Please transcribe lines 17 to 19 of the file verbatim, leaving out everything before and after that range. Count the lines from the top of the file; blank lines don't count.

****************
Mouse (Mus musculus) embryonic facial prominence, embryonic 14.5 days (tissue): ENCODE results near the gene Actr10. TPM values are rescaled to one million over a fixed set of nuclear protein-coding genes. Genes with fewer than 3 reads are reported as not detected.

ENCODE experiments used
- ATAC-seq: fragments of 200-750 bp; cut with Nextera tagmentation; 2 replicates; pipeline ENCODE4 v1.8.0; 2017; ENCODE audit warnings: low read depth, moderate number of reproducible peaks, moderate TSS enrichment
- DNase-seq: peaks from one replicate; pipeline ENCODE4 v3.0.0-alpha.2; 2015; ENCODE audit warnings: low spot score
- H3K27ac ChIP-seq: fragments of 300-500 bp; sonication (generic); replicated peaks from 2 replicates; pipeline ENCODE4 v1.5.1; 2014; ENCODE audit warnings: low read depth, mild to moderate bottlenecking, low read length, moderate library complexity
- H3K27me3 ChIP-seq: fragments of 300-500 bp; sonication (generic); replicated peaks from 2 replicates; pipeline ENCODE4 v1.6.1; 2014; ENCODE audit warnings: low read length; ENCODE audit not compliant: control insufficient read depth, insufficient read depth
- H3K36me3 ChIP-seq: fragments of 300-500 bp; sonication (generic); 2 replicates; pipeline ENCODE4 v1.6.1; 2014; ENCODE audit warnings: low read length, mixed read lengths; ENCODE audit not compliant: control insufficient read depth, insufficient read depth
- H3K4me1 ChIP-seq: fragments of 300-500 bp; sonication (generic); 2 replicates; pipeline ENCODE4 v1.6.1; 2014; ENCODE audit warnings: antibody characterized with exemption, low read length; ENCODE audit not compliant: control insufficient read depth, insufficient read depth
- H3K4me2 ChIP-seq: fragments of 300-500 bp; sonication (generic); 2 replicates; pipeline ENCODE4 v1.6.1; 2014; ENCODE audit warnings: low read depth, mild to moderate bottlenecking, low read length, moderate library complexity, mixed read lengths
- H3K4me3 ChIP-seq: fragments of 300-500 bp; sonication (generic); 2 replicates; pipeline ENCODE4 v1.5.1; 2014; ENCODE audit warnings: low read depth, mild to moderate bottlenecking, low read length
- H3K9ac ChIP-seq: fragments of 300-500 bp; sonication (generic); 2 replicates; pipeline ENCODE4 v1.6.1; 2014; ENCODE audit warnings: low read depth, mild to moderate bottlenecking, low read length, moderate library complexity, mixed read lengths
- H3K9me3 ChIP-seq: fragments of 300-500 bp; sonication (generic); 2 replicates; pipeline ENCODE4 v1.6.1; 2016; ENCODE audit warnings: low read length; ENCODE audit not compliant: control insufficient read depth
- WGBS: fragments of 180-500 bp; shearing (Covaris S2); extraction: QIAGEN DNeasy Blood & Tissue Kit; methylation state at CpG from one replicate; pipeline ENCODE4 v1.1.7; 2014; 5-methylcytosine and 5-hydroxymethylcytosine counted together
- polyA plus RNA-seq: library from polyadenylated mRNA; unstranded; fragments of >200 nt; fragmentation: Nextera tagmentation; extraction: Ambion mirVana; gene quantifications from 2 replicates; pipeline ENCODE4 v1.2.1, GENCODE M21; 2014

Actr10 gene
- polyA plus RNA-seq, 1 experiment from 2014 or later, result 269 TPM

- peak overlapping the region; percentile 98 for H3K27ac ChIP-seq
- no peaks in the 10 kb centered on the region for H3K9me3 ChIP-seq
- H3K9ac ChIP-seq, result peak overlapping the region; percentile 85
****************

- peak overlapping the region; percentile 98 for H3K27ac ChIP-seq
- no peaks in the 10 kb centered on the region for H3K9me3 ChIP-seq
- H3K9ac ChIP-seq, result peak overlapping the region; percentile 85